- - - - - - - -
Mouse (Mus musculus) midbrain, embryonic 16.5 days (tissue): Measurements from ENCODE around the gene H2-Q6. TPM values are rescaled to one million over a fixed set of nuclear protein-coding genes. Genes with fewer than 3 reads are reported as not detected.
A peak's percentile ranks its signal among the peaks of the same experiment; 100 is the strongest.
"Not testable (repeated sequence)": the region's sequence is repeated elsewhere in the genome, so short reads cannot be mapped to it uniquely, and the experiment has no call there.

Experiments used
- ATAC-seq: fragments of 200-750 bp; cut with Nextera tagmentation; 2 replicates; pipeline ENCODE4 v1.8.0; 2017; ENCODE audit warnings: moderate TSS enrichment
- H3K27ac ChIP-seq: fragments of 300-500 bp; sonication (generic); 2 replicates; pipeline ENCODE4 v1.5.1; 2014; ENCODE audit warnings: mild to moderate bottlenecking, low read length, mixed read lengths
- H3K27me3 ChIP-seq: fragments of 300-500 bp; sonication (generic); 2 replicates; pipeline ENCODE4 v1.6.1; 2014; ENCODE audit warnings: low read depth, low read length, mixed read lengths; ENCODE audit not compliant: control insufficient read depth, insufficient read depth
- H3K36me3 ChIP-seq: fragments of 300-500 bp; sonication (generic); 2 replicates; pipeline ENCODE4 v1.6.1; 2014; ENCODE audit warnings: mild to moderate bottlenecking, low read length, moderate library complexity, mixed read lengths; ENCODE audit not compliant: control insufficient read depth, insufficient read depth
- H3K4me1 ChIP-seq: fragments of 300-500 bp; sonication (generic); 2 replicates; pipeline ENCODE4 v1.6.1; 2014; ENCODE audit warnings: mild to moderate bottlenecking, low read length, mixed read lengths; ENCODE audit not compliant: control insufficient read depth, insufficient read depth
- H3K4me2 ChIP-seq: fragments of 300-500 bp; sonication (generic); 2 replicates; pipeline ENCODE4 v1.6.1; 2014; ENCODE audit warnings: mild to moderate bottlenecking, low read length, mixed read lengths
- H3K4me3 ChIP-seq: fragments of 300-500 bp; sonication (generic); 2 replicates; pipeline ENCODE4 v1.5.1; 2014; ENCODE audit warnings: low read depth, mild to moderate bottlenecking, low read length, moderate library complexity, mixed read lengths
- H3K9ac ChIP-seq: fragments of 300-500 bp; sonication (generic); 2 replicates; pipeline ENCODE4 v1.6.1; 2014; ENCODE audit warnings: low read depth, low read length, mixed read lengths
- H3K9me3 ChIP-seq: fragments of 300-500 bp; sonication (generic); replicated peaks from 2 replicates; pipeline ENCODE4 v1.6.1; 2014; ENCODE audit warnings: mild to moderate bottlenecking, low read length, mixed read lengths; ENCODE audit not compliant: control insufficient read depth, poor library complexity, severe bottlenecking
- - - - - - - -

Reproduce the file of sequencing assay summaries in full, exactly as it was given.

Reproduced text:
Mouse (Mus musculus) midbrain, embryonic 16.5 days (tissue): Measurements from ENCODE around the gene H2-Q6. TPM values are rescaled to one million over a fixed set of nuclear protein-coding genes. Genes with fewer than 3 reads are reported as not detected.
A peak's percentile ranks its signal among the peaks of the same experiment; 100 is the strongest.
"Not testable (repeated sequence)": the region's sequence is repeated elsewhere in the genome, so short reads cannot be mapped to it uniquely, and the experiment has no call there.

Experiments used
- ATAC-seq: fragments of 200-750 bp; cut with Nextera tagmentation; 2 replicates; pipeline ENCODE4 v1.8.0; 2017; ENCODE audit warnings: moderate TSS enrichment
- H3K27ac ChIP-seq: fragments of 300-500 bp; sonication (generic); 2 replicates; pipeline ENCODE4 v1.5.1; 2014; ENCODE audit warnings: mild to moderate bottlenecking, low read length, mixed read lengths
- H3K27me3 ChIP-seq: fragments of 300-500 bp; sonication (generic); 2 replicates; pipeline ENCODE4 v1.6.1; 2014; ENCODE audit warnings: low read depth, low read length, mixed read lengths; ENCODE audit not compliant: control insufficient read depth, insufficient read depth
- H3K36me3 ChIP-seq: fragments of 300-500 bp; sonication (generic); 2 replicates; pipeline ENCODE4 v1.6.1; 2014; ENCODE audit warnings: mild to moderate bottlenecking, low read length, moderate library complexity, mixed read lengths; ENCODE audit not compliant: control insufficient read depth, insufficient read depth
- H3K4me1 ChIP-seq: fragments of 300-500 bp; sonication (generic); 2 replicates; pipeline ENCODE4 v1.6.1; 2014; ENCODE audit warnings: mild to moderate bottlenecking, low read length, mixed read lengths; ENCODE audit not compliant: control insufficient read depth, insufficient read depth
- H3K4me2 ChIP-seq: fragments of 300-500 bp; sonication (generic); 2 replicates; pipeline ENCODE4 v1.6.1; 2014; ENCODE audit warnings: mild to moderate bottlenecking, low read length, mixed read lengths
- H3K4me3 ChIP-seq: fragments of 300-500 bp; sonication (generic); 2 replicates; pipeline ENCODE4 v1.5.1; 2014; ENCODE audit warnings: low read depth, mild to moderate bottlenecking, low read length, moderate library complexity, mixed read lengths
- H3K9ac ChIP-seq: fragments of 300-500 bp; sonication (generic); 2 replicates; pipeline ENCODE4 v1.6.1; 2014; ENCODE audit warnings: low read depth, low read length, mixed read lengths
- H3K9me3 ChIP-seq: fragments of 300-500 bp; sonication (generic); replicated peaks from 2 replicates; pipeline ENCODE4 v1.6.1; 2014; ENCODE audit warnings: mild to moderate bottlenecking, low read length, mixed read lengths; ENCODE audit not compliant: control insufficient read depth, poor library complexity, severe bottlenecking